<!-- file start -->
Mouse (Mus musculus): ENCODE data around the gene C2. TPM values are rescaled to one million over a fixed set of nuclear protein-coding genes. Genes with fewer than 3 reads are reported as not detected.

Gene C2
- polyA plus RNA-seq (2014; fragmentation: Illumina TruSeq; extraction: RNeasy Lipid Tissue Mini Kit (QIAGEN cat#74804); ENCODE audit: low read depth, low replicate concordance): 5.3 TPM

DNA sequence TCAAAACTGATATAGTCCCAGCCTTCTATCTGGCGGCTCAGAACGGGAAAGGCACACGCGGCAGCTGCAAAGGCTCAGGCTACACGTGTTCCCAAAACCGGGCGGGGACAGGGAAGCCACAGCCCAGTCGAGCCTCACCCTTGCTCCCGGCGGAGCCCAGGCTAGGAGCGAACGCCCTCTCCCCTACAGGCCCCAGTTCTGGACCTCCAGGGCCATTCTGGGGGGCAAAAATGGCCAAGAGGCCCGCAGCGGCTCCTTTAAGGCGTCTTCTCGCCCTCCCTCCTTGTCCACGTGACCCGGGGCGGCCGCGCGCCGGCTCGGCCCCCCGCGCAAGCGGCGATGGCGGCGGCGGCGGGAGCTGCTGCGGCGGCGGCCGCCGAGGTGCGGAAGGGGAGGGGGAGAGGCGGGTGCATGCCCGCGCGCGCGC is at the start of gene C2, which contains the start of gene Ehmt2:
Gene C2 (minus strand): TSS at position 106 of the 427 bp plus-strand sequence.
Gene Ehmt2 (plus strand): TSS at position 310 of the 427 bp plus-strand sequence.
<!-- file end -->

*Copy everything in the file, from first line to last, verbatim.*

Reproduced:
Mouse (Mus musculus): ENCODE data around the gene C2. TPM values are rescaled to one million over a fixed set of nuclear protein-coding genes. Genes with fewer than 3 reads are reported as not detected.

Gene C2
- polyA plus RNA-seq (2014; fragmentation: Illumina TruSeq; extraction: RNeasy Lipid Tissue Mini Kit (QIAGEN cat#74804); ENCODE audit: low read depth, low replicate concordance): 5.3 TPM

DNA sequence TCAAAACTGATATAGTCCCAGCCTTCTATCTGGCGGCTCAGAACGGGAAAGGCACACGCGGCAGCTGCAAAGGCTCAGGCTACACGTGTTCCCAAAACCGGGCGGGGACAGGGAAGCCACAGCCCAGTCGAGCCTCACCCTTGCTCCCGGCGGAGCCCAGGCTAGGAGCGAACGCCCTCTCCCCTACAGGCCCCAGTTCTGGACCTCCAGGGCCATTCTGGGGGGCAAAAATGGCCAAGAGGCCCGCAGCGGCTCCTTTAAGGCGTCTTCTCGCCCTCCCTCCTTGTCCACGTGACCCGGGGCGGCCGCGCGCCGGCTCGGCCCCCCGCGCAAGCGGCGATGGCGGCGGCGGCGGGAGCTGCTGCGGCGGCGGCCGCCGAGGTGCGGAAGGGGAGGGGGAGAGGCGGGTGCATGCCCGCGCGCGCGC is at the start of gene C2, which contains the start of gene Ehmt2:
Gene C2 (minus strand): TSS at position 106 of the 427 bp plus-strand sequence.
Gene Ehmt2 (plus strand): TSS at position 310 of the 427 bp plus-strand sequence.